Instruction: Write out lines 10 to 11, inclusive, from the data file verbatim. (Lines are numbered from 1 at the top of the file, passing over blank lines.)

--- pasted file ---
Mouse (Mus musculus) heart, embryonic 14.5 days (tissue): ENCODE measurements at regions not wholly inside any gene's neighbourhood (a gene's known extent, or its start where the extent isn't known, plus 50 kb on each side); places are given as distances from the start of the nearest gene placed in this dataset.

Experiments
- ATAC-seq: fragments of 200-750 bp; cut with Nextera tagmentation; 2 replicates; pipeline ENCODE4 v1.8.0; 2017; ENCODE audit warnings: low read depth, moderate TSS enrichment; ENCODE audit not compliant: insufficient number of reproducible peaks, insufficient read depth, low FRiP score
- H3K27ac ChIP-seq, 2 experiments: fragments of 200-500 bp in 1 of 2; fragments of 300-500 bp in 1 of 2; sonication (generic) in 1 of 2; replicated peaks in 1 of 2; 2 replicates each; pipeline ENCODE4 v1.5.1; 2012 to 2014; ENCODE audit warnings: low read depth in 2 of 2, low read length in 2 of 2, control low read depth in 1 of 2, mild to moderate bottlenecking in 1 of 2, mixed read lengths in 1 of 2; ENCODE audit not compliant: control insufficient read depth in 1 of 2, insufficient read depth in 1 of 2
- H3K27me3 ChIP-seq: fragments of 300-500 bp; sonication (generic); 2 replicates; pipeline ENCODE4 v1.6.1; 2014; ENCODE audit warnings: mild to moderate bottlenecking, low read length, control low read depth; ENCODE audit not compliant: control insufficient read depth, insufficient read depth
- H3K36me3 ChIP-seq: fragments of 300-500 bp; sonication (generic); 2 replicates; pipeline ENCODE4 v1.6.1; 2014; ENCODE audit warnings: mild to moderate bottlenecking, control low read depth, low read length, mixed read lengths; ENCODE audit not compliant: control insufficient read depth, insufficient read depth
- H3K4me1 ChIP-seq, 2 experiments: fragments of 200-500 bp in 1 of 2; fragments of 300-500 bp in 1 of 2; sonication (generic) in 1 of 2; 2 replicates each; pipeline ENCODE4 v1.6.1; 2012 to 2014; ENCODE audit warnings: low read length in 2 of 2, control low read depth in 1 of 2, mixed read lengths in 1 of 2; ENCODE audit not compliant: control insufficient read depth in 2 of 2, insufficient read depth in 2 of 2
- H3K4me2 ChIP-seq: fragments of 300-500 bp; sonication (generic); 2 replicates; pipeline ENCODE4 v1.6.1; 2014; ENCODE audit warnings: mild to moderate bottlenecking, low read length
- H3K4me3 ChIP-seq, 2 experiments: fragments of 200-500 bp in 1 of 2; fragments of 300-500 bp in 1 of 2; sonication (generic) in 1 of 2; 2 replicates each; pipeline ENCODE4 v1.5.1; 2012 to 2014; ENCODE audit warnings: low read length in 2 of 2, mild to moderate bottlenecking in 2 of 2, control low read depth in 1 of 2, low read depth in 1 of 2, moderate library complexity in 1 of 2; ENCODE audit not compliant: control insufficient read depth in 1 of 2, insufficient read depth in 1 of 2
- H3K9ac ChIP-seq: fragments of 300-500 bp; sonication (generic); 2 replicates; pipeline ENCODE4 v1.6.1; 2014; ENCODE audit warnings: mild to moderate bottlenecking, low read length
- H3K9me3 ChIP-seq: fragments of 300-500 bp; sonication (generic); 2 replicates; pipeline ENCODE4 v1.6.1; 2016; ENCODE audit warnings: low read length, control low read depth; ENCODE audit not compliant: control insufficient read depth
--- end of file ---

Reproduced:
- H3K9ac ChIP-seq: fragments of 300-500 bp; sonication (generic); 2 replicates; pipeline ENCODE4 v1.6.1; 2014; ENCODE audit warnings: mild to moderate bottlenecking, low read length
- H3K9me3 ChIP-seq: fragments of 300-500 bp; sonication (generic); 2 replicates; pipeline ENCODE4 v1.6.1; 2016; ENCODE audit warnings: low read length, control low read depth; ENCODE audit not compliant: control insufficient read depth